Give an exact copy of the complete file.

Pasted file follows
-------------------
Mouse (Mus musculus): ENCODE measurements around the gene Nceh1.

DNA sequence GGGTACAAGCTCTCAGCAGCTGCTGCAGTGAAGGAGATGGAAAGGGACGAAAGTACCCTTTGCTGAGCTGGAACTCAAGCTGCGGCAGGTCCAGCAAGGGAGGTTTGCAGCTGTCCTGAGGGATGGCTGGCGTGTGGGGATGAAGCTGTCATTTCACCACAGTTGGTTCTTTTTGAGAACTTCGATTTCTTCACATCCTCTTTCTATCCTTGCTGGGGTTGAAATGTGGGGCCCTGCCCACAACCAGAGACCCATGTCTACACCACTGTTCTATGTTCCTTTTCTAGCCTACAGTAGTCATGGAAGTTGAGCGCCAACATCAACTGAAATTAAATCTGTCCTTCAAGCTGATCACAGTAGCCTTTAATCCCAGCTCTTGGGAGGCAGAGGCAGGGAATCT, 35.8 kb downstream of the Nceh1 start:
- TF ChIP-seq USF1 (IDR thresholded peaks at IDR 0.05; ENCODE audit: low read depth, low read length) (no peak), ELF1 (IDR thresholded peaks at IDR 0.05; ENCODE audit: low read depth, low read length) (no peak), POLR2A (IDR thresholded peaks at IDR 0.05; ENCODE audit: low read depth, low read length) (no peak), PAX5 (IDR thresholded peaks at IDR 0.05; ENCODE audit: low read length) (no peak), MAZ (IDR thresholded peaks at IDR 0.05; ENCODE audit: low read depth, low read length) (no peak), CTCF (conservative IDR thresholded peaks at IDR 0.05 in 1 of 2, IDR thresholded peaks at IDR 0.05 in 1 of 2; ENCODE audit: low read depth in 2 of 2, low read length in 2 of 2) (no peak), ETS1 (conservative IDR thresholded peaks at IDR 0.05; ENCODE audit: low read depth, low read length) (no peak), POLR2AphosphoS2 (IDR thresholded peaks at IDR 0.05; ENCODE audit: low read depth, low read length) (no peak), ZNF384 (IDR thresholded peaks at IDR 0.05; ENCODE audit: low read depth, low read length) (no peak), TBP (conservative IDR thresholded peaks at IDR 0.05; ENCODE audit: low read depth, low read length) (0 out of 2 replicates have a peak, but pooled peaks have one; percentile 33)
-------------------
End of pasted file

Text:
Mouse (Mus musculus): ENCODE measurements around the gene Nceh1.

DNA sequence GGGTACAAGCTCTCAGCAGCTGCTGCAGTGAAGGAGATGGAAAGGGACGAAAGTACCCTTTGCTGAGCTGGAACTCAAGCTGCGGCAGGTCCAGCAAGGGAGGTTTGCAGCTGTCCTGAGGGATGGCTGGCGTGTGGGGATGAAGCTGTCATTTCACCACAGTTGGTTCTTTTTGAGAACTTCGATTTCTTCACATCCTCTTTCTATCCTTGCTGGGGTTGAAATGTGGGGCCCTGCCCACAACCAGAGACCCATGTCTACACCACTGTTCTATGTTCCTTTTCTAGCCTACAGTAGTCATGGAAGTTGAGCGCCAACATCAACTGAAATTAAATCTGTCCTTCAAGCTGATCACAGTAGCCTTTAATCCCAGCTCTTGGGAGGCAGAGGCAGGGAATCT, 35.8 kb downstream of the Nceh1 start:
- TF ChIP-seq USF1 (IDR thresholded peaks at IDR 0.05; ENCODE audit: low read depth, low read length) (no peak), ELF1 (IDR thresholded peaks at IDR 0.05; ENCODE audit: low read depth, low read length) (no peak), POLR2A (IDR thresholded peaks at IDR 0.05; ENCODE audit: low read depth, low read length) (no peak), PAX5 (IDR thresholded peaks at IDR 0.05; ENCODE audit: low read length) (no peak), MAZ (IDR thresholded peaks at IDR 0.05; ENCODE audit: low read depth, low read length) (no peak), CTCF (conservative IDR thresholded peaks at IDR 0.05 in 1 of 2, IDR thresholded peaks at IDR 0.05 in 1 of 2; ENCODE audit: low read depth in 2 of 2, low read length in 2 of 2) (no peak), ETS1 (conservative IDR thresholded peaks at IDR 0.05; ENCODE audit: low read depth, low read length) (no peak), POLR2AphosphoS2 (IDR thresholded peaks at IDR 0.05; ENCODE audit: low read depth, low read length) (no peak), ZNF384 (IDR thresholded peaks at IDR 0.05; ENCODE audit: low read depth, low read length) (no peak), TBP (conservative IDR thresholded peaks at IDR 0.05; ENCODE audit: low read depth, low read length) (0 out of 2 replicates have a peak, but pooled peaks have one; percentile 33)